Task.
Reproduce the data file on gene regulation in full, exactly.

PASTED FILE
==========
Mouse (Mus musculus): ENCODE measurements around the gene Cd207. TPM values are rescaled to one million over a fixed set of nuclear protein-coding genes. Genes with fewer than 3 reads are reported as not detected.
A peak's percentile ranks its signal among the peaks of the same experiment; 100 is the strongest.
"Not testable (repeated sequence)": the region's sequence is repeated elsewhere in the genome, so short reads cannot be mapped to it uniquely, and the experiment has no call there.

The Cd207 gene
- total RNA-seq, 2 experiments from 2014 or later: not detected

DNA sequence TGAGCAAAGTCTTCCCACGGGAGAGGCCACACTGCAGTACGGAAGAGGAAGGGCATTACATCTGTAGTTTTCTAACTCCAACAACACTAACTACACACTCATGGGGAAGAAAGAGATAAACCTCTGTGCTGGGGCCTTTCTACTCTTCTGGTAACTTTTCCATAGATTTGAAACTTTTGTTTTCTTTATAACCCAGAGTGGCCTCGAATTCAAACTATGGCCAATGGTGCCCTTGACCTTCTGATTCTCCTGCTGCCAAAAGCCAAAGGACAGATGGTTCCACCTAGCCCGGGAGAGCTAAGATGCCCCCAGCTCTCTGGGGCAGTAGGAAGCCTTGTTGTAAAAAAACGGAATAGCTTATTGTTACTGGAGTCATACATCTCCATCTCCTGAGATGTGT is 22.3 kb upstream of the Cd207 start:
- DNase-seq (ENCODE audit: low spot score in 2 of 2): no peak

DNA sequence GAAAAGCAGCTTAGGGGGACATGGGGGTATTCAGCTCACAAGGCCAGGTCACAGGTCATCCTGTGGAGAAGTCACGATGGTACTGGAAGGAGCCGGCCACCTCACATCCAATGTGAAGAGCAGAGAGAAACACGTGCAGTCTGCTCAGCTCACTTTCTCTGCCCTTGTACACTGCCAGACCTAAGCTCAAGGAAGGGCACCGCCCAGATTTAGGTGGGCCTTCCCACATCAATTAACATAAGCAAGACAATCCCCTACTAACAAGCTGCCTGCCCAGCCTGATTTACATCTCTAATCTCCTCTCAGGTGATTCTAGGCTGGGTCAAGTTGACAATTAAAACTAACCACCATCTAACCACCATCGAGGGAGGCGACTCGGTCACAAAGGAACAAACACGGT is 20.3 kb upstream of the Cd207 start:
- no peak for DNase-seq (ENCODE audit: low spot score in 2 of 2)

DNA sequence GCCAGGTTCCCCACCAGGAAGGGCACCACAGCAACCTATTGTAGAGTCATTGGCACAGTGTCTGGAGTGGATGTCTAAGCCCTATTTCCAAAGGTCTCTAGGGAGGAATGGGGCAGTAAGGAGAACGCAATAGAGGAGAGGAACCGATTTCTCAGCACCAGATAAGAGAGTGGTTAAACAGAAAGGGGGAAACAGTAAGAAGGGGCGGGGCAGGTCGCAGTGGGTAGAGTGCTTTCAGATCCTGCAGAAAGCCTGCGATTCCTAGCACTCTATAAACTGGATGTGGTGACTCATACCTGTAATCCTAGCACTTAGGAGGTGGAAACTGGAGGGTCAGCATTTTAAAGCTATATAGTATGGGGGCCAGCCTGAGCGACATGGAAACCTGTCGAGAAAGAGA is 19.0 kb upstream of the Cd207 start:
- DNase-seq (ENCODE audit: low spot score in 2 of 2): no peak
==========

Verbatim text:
Mouse (Mus musculus): ENCODE measurements around the gene Cd207. TPM values are rescaled to one million over a fixed set of nuclear protein-coding genes. Genes with fewer than 3 reads are reported as not detected.
A peak's percentile ranks its signal among the peaks of the same experiment; 100 is the strongest.
"Not testable (repeated sequence)": the region's sequence is repeated elsewhere in the genome, so short reads cannot be mapped to it uniquely, and the experiment has no call there.

The Cd207 gene
- total RNA-seq, 2 experiments from 2014 or later: not detected

DNA sequence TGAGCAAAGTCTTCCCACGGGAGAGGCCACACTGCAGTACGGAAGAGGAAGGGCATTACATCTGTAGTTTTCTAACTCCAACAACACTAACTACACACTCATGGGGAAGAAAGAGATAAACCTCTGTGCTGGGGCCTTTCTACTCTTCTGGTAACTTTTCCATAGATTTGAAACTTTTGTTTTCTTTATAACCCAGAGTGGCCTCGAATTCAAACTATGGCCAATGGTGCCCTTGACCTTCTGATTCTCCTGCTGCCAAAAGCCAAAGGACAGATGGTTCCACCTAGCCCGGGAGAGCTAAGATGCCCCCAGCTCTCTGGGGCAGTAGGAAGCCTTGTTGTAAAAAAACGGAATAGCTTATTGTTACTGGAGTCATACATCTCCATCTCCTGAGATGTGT is 22.3 kb upstream of the Cd207 start:
- DNase-seq (ENCODE audit: low spot score in 2 of 2): no peak

DNA sequence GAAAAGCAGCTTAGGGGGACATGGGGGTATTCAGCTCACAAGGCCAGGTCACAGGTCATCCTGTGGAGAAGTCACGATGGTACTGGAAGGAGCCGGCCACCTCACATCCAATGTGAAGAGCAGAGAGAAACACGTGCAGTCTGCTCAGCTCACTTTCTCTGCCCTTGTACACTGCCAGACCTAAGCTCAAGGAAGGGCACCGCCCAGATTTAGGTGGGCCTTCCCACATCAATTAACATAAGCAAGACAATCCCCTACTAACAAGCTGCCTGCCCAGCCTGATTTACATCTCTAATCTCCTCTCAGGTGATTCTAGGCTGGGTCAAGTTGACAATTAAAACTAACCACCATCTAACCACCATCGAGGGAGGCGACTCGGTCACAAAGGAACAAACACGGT is 20.3 kb upstream of the Cd207 start:
- no peak for DNase-seq (ENCODE audit: low spot score in 2 of 2)

DNA sequence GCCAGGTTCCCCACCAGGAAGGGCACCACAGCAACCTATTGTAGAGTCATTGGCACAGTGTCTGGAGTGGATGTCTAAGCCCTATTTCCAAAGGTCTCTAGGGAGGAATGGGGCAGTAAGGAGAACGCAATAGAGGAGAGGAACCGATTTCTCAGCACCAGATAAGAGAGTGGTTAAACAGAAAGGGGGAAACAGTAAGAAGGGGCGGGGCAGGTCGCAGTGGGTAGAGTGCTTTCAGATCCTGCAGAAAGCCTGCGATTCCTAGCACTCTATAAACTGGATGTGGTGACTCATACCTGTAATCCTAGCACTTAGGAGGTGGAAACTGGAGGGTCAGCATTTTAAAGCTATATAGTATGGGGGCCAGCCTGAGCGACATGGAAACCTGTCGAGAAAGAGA is 19.0 kb upstream of the Cd207 start:
- DNase-seq (ENCODE audit: low spot score in 2 of 2): no peak